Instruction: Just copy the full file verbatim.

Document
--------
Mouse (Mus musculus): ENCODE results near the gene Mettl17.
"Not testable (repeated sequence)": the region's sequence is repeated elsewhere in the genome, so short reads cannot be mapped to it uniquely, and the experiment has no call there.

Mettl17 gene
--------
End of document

Mouse (Mus musculus): ENCODE results near the gene Mettl17.
"Not testable (repeated sequence)": the region's sequence is repeated elsewhere in the genome, so short reads cannot be mapped to it uniquely, and the experiment has no call there.

Mettl17 gene